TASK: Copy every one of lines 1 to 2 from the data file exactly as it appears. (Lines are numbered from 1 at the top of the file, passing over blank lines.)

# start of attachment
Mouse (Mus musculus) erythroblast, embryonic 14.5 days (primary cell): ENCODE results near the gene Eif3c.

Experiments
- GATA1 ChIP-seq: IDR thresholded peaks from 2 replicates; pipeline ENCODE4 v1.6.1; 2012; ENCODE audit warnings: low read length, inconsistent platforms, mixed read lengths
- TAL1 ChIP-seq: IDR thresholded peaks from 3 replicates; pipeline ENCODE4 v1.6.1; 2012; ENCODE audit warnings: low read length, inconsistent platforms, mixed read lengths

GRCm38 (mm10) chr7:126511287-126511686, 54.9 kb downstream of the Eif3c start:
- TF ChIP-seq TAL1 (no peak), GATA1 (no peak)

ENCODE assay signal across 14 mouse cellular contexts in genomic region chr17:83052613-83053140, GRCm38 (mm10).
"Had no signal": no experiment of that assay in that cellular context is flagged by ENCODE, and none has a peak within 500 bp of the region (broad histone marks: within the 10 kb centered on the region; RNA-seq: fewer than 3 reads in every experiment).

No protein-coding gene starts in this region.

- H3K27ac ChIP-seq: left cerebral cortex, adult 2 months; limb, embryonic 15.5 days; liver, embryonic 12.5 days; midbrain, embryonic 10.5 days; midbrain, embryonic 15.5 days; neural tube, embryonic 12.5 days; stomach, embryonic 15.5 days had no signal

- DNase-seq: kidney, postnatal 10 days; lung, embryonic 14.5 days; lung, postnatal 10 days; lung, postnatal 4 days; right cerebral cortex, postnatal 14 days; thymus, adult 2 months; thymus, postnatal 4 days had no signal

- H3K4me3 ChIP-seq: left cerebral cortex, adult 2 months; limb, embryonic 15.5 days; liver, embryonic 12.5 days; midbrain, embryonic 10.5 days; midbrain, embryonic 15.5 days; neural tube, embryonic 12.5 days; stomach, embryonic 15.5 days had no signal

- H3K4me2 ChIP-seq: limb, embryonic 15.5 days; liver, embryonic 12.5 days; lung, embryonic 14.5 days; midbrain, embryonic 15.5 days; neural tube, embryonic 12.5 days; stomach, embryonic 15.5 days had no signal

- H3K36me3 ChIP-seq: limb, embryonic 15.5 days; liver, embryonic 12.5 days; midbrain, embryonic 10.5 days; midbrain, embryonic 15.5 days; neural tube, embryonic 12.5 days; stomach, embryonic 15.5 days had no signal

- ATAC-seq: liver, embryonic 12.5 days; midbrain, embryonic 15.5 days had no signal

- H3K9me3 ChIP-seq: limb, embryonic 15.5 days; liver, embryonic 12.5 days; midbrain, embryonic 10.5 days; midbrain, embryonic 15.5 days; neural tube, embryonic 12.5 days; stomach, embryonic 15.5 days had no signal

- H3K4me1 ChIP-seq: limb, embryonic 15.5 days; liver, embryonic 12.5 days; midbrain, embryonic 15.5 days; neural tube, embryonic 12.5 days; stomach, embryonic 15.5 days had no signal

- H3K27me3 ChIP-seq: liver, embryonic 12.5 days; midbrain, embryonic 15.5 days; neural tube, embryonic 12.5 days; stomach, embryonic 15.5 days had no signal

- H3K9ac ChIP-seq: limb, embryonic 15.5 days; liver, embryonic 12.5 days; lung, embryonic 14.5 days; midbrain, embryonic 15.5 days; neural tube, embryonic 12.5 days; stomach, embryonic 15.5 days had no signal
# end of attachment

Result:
Mouse (Mus musculus) erythroblast, embryonic 14.5 days (primary cell): ENCODE results near the gene Eif3c.

Experiments